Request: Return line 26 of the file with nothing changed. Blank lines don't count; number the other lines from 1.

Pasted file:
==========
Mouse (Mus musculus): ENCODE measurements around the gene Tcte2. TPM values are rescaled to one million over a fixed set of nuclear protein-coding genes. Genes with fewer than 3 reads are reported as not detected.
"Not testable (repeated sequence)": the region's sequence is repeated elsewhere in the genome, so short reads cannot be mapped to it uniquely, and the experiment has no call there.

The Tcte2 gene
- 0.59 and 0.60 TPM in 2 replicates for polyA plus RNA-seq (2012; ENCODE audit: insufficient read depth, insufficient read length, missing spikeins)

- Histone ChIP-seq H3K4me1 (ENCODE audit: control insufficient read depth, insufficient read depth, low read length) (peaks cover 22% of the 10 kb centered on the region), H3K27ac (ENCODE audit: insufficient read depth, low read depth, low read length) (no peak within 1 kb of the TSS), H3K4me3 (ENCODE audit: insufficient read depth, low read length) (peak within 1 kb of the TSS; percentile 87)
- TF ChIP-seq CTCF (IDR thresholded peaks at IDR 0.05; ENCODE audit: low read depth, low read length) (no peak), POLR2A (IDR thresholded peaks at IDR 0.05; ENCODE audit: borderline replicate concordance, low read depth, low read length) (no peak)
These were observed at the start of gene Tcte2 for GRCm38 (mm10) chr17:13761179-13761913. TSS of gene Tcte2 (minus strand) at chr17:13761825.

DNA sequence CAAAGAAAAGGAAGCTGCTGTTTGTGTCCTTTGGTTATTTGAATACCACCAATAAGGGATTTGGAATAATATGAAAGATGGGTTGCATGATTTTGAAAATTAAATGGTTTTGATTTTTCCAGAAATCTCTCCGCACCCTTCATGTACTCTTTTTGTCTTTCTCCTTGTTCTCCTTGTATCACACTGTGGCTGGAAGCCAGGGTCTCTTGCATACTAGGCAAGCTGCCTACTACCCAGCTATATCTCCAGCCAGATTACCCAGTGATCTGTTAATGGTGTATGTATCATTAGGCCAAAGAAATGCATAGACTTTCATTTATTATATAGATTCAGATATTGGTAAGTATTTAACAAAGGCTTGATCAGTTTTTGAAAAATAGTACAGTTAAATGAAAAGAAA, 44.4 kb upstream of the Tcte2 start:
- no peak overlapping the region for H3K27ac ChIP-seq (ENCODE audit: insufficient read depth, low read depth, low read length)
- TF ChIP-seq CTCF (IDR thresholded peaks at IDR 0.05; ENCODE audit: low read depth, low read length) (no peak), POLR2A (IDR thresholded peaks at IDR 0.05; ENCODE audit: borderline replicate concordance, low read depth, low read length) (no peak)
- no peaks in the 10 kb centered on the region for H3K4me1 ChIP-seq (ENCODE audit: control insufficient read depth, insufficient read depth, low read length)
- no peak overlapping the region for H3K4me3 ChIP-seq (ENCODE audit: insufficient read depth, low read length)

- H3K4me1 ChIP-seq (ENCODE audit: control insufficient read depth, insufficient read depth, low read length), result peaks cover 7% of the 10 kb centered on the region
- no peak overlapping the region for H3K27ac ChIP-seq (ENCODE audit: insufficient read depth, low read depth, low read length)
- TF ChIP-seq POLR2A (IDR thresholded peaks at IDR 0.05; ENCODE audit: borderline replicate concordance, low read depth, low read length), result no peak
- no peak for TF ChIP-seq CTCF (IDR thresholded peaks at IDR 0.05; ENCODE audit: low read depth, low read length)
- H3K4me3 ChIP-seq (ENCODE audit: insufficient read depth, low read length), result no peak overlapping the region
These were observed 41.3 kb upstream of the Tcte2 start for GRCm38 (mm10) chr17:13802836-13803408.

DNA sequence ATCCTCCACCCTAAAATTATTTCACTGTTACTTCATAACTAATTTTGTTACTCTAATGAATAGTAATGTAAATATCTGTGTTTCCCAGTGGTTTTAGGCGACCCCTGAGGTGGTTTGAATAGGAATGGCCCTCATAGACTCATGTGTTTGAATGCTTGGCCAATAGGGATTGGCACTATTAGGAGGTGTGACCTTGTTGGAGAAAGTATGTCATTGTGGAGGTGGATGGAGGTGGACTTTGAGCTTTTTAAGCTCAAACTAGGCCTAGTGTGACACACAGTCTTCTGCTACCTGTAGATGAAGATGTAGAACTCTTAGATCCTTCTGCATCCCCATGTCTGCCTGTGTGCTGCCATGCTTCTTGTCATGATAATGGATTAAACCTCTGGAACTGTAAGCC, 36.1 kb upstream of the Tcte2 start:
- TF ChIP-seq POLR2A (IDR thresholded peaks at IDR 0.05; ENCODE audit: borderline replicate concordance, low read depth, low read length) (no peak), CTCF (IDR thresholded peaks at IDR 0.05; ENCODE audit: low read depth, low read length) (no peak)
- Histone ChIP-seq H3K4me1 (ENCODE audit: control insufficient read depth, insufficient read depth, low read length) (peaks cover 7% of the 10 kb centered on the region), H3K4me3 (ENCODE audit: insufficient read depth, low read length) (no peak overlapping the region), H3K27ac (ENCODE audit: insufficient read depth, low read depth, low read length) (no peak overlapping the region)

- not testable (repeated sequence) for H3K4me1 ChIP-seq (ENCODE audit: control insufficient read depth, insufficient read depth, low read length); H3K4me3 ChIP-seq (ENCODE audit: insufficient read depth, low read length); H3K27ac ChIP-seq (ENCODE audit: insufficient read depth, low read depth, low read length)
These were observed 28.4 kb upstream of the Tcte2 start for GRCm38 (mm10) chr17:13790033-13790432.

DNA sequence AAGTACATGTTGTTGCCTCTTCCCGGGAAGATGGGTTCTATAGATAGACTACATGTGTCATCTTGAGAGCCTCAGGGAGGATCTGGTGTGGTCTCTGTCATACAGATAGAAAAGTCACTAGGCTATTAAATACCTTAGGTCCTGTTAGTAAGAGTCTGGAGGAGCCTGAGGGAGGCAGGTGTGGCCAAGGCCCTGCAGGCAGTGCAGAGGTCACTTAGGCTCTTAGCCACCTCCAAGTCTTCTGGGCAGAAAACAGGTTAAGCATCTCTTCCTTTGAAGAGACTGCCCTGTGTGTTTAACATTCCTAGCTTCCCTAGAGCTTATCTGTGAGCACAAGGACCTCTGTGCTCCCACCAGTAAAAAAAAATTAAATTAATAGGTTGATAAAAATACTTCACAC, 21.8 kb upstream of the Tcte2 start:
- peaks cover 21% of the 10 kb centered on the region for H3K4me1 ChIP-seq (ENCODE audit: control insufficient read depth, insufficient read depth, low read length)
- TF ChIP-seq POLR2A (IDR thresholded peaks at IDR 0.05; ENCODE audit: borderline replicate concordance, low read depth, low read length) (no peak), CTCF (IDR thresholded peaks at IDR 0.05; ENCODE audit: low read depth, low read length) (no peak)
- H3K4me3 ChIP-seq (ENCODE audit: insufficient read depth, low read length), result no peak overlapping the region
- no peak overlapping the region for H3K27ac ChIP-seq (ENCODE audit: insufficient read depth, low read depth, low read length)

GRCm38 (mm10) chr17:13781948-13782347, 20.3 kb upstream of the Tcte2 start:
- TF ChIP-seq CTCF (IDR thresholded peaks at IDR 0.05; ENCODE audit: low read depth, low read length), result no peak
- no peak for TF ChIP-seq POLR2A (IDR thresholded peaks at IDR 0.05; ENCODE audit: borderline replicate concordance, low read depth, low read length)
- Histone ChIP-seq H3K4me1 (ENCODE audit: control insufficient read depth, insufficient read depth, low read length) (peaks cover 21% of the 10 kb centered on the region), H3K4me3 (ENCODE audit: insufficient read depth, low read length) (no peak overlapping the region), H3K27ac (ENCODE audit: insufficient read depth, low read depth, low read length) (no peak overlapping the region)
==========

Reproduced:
- TF ChIP-seq POLR2A (IDR thresholded peaks at IDR 0.05; ENCODE audit: borderline replicate concordance, low read depth, low read length) (no peak), CTCF (IDR thresholded peaks at IDR 0.05; ENCODE audit: low read depth, low read length) (no peak)